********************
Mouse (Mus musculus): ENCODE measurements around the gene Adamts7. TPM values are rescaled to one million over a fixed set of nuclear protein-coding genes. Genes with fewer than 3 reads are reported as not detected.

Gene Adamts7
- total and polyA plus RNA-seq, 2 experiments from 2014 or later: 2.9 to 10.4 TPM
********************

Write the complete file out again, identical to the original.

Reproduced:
Mouse (Mus musculus): ENCODE measurements around the gene Adamts7. TPM values are rescaled to one million over a fixed set of nuclear protein-coding genes. Genes with fewer than 3 reads are reported as not detected.

Gene Adamts7
- total and polyA plus RNA-seq, 2 experiments from 2014 or later: 2.9 to 10.4 TPM